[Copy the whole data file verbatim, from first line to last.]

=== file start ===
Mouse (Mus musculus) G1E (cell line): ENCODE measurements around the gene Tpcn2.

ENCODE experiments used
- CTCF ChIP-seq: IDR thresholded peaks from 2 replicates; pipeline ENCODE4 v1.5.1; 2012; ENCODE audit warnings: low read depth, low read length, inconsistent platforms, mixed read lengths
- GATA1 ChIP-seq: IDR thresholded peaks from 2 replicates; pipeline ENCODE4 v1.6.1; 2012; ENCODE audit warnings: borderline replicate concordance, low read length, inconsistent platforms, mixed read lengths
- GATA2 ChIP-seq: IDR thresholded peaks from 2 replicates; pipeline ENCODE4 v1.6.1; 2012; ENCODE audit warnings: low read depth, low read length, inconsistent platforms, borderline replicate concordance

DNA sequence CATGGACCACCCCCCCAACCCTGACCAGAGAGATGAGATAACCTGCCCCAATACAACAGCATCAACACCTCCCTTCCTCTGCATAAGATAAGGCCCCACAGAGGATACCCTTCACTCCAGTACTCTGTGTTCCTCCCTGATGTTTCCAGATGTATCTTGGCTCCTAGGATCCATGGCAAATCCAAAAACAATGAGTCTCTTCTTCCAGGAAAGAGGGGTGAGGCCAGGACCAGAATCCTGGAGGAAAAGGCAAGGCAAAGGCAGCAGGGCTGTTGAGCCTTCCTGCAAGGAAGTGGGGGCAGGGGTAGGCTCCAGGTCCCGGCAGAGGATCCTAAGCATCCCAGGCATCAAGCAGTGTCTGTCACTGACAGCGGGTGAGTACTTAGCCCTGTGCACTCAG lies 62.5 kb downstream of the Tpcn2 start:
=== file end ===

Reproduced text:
Mouse (Mus musculus) G1E (cell line): ENCODE measurements around the gene Tpcn2.

ENCODE experiments used
- CTCF ChIP-seq: IDR thresholded peaks from 2 replicates; pipeline ENCODE4 v1.5.1; 2012; ENCODE audit warnings: low read depth, low read length, inconsistent platforms, mixed read lengths
- GATA1 ChIP-seq: IDR thresholded peaks from 2 replicates; pipeline ENCODE4 v1.6.1; 2012; ENCODE audit warnings: borderline replicate concordance, low read length, inconsistent platforms, mixed read lengths
- GATA2 ChIP-seq: IDR thresholded peaks from 2 replicates; pipeline ENCODE4 v1.6.1; 2012; ENCODE audit warnings: low read depth, low read length, inconsistent platforms, borderline replicate concordance

DNA sequence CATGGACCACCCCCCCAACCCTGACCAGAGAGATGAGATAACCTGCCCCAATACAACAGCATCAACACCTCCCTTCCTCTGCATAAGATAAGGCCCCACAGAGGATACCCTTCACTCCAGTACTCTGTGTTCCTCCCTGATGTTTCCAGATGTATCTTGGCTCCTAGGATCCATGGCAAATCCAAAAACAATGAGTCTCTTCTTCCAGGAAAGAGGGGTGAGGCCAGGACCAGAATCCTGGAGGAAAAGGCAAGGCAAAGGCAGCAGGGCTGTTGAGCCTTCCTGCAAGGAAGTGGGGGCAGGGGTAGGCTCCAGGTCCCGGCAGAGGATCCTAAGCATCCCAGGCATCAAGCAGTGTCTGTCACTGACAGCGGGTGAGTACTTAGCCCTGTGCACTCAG lies 62.5 kb downstream of the Tpcn2 start: